Chief Eddie Buchanan, Division Chief, Hanover (Virginia) Fire & EMS
Recently, Tom Weber, national director of Community Hazard Mitigation for Verisk Insurance Solutions – Commercial Property, interviewed Chief Eddie Buchanan, division chief, Hanover (Virginia) Fire & EMS. They talked about recent modifications in fire attack. Community Fire Protection News was pleased to be there as the two chiefs discussed one of the more significant changes in the fire service in years.
Tom Weber: There has been quite a bit of buzz surrounding new fire tactics. First, why have these changes become necessary?
Eddie Buchanan: The current tactics are no longer working. Essentially, traditional materials and construction led to the development of a conventional firefighting approach that worked for decades. That approach, called RECEO-VS (rescue, exposure, confine, extinguish, overhaul, ventilate, salvage), has been in continual use since the 1950s. It’s a sequential order of rescue and confinement that also relies on a ventilation strategy.
The research done at the National Institute of Standards and Technology (NIST) and UL on fire dynamics revealed that the old methods aren’t effective with new construction. They identified specific factors feeding and accelerating fires today. Open floor plans, vaulted ceilings, new construction materials, and the high synthetic content of modern furnishings spread a fire through unimpeded ceiling joists and create more dangerous and volatile gases. It’s a new scenario that needed a new tactic.
RECEO-VS works fine for a legacy fuel fire but not for the challenges we’re facing with modern fuels and new construction. Those new challenges look to science for answers.
Weber: So, the science was there, but what did you do with it?
Buchanan: In all honesty, I wasn’t a fan at first. But I couldn’t argue with the science. The challenge was creating a practical application for firefighting based on the scientific research that pointed in a different direction than previously thought. The result was a revolution in firefighting called SLICE-RS, which stands for Size-up, Locate the fire, Isolate the flow path, Cool from a safe distance, Extinguish, Rescue and Salvage at any time in the process.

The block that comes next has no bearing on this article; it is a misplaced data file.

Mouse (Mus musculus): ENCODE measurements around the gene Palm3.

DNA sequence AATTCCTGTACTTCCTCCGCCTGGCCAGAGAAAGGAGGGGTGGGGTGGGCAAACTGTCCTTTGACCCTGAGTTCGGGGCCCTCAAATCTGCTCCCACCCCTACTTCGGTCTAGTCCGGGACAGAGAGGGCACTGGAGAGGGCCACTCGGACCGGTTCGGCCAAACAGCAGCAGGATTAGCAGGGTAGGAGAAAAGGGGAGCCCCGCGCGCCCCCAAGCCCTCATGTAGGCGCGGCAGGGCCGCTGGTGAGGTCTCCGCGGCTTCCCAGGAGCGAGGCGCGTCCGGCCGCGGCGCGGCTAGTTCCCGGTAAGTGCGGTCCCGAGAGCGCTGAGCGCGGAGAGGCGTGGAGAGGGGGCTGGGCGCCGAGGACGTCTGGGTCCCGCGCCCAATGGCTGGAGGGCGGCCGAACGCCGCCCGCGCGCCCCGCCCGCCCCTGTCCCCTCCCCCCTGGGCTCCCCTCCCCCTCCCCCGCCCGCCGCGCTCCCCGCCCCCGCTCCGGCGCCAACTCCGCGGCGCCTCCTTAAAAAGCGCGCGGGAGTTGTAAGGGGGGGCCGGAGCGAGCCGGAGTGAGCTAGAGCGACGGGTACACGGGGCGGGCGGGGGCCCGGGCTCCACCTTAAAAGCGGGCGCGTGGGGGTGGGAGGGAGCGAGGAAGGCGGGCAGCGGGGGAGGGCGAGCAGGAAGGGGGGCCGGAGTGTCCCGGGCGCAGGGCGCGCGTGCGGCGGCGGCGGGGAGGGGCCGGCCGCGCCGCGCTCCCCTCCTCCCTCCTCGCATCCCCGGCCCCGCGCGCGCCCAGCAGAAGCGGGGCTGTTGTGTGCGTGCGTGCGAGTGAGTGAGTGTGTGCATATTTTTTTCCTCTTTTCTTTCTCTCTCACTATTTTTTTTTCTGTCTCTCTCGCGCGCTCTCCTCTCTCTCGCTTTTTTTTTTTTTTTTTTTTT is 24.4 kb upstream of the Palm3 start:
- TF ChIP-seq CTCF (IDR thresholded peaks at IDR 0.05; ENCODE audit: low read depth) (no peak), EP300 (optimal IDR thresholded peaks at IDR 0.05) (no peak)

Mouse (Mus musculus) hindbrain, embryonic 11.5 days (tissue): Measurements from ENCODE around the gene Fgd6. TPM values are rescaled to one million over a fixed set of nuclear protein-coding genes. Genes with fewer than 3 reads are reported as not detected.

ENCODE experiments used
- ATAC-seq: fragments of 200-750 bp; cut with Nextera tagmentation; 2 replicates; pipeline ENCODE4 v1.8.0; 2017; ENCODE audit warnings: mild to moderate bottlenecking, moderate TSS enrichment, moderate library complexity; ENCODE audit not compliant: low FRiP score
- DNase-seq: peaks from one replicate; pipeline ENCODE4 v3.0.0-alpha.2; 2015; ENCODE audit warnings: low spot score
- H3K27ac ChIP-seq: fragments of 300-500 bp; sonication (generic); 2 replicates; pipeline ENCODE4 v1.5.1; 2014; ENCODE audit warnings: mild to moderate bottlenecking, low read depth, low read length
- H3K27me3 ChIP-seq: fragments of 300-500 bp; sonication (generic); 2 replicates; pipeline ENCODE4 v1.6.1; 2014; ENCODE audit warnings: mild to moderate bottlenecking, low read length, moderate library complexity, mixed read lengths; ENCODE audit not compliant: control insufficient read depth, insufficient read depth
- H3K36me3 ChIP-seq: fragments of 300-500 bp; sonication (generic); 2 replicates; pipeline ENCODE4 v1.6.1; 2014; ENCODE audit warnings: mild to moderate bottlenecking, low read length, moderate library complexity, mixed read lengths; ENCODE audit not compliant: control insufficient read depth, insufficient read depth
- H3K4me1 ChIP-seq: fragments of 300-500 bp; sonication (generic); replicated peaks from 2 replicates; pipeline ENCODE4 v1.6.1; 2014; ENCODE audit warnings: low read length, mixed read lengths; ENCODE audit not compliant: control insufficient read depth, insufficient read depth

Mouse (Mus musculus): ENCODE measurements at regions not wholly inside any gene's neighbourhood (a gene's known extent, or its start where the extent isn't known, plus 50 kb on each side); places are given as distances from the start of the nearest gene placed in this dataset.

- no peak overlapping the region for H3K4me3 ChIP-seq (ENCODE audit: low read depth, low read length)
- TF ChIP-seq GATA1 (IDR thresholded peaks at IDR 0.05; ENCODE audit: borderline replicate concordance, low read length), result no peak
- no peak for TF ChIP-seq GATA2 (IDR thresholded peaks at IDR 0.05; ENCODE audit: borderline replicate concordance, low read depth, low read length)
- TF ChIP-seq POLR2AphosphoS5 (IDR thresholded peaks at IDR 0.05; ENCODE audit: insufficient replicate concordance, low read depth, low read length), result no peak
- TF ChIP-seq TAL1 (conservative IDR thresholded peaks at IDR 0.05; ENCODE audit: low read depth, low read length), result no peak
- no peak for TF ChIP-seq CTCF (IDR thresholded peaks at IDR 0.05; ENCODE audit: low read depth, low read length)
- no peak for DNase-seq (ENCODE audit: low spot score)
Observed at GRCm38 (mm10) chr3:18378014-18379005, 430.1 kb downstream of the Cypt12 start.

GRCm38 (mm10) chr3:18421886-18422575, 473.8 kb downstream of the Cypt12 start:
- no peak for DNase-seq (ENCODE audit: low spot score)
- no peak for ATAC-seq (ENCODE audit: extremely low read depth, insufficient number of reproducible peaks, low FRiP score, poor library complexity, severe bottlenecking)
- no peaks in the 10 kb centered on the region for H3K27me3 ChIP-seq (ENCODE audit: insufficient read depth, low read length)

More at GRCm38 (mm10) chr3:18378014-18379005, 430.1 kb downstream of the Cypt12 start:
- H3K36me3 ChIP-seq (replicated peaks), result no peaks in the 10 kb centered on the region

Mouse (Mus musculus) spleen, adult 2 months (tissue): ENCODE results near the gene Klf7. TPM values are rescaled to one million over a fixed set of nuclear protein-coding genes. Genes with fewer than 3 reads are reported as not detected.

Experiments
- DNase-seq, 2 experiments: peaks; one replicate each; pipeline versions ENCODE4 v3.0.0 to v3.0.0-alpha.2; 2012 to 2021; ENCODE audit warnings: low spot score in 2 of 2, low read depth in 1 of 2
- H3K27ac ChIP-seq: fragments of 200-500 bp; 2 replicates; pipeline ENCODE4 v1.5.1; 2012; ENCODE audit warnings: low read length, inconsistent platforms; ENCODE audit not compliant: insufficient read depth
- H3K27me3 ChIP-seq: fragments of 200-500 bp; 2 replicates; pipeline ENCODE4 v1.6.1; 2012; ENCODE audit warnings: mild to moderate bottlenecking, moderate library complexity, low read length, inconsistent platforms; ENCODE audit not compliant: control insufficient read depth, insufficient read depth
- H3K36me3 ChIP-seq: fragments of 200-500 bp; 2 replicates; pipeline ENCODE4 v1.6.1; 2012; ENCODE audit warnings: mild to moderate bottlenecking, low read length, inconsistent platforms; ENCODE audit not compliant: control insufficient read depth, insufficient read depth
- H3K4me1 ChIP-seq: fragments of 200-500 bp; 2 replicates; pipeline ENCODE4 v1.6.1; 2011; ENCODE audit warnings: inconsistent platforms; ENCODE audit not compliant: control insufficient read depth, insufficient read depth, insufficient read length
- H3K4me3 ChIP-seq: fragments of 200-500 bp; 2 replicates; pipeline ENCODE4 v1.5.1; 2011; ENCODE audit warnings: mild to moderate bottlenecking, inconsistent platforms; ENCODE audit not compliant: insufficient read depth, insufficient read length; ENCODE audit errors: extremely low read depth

SLICE-RS starts with an initial 360 walk-around to identify the superheated locations with a thermal imaging camera (TIC). After that assessment, we develop a strategy that controls the flow path; then we cool and extinguish with water from a safe distance. We rescue at the first available opportunity.
Weber: ISO’s Fire Suppression Rating Schedule (FSRS) revisions — which went into effect July 2014, and are the foundation of the Public Protection Classifications (PPC™) — are compatible with both RECEO-VS and SLICE-RS approaches. And ISO Community Hazard Mitigation works closely with the fire service on promoting best practices in fire prevention and firefighting. How important is it to have additional support for new firefighting tactics?
Buchanan: Efforts such as those are critical going forward. Our challenge now is getting states to incorporate SLICE-RS into fire basics classes, textbooks, and training. This is an instance where the fire service is ahead of the curve. Textbooks are out of date, and that’s creating a tactical disconnect. Firefighters are being taught one thing, then essentially retrained in another in order to face the real-world fires of today.